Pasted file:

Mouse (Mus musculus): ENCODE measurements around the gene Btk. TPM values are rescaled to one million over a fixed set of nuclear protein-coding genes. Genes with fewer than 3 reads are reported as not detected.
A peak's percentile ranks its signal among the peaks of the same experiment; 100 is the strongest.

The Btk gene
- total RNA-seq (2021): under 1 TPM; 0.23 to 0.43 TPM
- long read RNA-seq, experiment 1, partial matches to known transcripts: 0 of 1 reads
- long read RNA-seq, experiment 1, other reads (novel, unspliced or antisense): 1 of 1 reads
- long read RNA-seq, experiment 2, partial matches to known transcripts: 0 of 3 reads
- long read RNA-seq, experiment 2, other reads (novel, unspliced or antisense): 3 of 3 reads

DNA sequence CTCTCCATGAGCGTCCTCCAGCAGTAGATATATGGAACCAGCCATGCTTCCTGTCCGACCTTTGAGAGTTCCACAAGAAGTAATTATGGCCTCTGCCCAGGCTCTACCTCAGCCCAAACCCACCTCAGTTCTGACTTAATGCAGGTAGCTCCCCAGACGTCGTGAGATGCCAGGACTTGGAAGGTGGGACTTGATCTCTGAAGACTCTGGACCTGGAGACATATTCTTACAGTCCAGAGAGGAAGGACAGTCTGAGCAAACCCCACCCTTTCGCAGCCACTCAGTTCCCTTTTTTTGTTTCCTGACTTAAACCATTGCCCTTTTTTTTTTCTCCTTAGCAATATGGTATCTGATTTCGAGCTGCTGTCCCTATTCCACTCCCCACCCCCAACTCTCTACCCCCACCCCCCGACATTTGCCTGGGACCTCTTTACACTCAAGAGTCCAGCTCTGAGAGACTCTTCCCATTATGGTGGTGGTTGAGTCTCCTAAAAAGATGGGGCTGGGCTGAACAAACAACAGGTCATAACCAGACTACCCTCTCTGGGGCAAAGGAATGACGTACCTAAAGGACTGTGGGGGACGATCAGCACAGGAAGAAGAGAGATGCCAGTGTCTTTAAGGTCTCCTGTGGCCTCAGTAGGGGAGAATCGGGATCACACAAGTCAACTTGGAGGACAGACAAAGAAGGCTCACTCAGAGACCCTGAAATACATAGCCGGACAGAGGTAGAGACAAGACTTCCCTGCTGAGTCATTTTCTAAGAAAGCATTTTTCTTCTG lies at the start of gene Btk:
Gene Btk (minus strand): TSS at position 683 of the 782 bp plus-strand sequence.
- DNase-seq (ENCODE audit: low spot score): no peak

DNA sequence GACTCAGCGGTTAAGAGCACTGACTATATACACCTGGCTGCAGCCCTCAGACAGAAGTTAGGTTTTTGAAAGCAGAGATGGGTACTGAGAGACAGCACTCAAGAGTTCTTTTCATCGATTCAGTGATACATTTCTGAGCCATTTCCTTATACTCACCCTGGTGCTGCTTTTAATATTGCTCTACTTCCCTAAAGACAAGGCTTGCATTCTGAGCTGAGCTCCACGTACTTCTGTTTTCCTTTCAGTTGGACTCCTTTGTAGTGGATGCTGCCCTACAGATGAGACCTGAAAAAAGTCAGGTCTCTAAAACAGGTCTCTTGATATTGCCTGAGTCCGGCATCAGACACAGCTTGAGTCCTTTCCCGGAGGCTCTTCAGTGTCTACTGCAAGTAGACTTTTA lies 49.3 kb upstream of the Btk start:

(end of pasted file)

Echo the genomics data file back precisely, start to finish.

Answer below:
Mouse (Mus musculus): ENCODE measurements around the gene Btk. TPM values are rescaled to one million over a fixed set of nuclear protein-coding genes. Genes with fewer than 3 reads are reported as not detected.
A peak's percentile ranks its signal among the peaks of the same experiment; 100 is the strongest.

The Btk gene
- total RNA-seq (2021): under 1 TPM; 0.23 to 0.43 TPM
- long read RNA-seq, experiment 1, partial matches to known transcripts: 0 of 1 reads
- long read RNA-seq, experiment 1, other reads (novel, unspliced or antisense): 1 of 1 reads
- long read RNA-seq, experiment 2, partial matches to known transcripts: 0 of 3 reads
- long read RNA-seq, experiment 2, other reads (novel, unspliced or antisense): 3 of 3 reads

DNA sequence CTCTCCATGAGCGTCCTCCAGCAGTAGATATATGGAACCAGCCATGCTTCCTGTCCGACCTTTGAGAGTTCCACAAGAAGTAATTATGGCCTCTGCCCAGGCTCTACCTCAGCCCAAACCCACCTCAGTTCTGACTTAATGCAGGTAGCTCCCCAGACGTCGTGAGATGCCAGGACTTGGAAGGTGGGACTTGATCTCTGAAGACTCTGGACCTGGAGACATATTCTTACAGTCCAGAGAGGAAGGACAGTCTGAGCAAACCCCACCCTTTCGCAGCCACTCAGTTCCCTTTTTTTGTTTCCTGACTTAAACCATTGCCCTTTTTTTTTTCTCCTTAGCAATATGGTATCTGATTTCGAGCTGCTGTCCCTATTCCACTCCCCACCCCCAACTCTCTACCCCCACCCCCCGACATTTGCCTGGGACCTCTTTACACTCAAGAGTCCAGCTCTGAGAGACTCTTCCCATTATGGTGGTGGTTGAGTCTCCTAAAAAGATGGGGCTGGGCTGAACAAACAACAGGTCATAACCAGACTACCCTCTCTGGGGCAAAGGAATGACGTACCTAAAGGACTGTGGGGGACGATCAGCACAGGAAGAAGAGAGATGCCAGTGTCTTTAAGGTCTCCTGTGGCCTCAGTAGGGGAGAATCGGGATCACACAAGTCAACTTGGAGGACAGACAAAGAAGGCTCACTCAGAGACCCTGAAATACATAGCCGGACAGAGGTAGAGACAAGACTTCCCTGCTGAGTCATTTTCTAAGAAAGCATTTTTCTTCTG lies at the start of gene Btk:
Gene Btk (minus strand): TSS at position 683 of the 782 bp plus-strand sequence.
- DNase-seq (ENCODE audit: low spot score): no peak

DNA sequence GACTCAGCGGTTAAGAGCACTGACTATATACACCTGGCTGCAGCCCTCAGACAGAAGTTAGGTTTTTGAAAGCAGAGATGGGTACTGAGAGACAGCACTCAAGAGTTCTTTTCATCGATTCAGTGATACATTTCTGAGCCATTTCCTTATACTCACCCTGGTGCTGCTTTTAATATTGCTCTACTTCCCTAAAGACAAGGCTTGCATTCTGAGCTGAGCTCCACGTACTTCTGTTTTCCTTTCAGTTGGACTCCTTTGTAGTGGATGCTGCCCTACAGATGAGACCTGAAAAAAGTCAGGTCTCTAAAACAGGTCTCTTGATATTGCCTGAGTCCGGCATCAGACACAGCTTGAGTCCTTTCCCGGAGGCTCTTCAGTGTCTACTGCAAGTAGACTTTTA lies 49.3 kb upstream of the Btk start: